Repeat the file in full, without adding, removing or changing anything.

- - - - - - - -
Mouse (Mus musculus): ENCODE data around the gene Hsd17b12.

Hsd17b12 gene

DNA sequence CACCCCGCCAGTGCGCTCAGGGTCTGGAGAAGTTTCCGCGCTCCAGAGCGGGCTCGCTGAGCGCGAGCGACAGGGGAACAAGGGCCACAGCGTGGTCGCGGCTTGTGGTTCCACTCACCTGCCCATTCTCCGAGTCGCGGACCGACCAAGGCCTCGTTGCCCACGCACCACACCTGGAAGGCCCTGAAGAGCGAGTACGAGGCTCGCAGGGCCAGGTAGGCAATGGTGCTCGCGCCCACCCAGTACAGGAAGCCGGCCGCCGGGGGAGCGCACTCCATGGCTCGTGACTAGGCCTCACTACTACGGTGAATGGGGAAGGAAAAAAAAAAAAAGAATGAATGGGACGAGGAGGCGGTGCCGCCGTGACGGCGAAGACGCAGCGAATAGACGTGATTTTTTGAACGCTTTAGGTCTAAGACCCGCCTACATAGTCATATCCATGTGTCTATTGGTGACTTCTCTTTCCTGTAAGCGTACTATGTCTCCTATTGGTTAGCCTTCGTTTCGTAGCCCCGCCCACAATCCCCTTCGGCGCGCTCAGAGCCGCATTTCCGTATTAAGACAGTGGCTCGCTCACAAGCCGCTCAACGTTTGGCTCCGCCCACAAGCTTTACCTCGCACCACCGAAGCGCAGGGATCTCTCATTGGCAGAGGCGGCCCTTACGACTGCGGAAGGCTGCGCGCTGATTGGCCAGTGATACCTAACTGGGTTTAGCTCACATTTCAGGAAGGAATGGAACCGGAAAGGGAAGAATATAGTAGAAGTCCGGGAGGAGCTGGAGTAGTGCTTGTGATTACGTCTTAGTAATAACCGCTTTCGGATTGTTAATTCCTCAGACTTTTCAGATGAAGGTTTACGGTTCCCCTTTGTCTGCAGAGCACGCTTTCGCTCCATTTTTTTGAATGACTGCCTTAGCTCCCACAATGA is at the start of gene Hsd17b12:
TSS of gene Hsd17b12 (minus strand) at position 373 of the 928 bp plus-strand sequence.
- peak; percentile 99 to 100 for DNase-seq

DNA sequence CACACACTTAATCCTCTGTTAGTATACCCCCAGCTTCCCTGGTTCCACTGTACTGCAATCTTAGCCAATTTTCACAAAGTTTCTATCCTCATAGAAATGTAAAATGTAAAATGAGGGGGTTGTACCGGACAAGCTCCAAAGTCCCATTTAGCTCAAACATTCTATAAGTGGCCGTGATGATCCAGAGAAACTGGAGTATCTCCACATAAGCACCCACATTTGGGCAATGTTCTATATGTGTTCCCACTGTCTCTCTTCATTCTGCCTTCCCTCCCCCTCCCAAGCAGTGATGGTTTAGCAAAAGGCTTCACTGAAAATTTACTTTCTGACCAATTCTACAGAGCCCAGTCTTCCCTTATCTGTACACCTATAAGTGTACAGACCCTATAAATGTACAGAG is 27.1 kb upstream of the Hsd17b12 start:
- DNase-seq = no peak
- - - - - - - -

Mouse (Mus musculus): ENCODE data around the gene Hsd17b12.

Hsd17b12 gene

DNA sequence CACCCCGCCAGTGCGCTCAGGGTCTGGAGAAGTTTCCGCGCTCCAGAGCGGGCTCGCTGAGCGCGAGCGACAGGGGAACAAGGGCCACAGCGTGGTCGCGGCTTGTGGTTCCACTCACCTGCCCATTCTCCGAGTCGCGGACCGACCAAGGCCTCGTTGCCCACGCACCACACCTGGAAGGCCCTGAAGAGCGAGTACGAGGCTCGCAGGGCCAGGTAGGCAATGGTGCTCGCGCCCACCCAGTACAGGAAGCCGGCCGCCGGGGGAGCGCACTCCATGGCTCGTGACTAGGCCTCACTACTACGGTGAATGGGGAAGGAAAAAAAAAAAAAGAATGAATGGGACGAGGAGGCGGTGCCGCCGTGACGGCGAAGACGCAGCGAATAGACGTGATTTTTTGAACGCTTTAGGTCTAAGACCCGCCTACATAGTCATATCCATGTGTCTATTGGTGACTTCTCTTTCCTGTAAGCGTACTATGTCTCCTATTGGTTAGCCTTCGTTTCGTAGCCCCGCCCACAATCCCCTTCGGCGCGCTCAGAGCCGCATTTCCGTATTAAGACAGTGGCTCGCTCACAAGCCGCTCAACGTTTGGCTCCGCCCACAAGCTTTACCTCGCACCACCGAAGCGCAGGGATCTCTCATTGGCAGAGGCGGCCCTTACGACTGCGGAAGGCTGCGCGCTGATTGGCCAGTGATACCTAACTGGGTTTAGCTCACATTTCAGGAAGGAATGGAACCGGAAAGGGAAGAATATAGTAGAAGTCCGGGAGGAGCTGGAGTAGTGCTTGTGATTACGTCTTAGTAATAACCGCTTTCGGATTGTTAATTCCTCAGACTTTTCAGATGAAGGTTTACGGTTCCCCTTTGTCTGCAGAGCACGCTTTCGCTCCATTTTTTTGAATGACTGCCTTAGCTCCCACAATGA is at the start of gene Hsd17b12:
TSS of gene Hsd17b12 (minus strand) at position 373 of the 928 bp plus-strand sequence.
- peak; percentile 99 to 100 for DNase-seq

DNA sequence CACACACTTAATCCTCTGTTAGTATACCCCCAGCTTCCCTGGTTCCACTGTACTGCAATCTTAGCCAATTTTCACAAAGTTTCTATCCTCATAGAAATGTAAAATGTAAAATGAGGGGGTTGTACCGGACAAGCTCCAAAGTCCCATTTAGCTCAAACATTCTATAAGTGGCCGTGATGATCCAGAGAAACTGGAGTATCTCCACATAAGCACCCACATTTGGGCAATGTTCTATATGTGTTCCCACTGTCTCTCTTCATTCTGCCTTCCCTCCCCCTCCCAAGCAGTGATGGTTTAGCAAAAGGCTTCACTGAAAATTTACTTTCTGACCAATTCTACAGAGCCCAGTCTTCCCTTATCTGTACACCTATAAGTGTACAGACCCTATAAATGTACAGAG is 27.1 kb upstream of the Hsd17b12 start:
- DNase-seq = no peak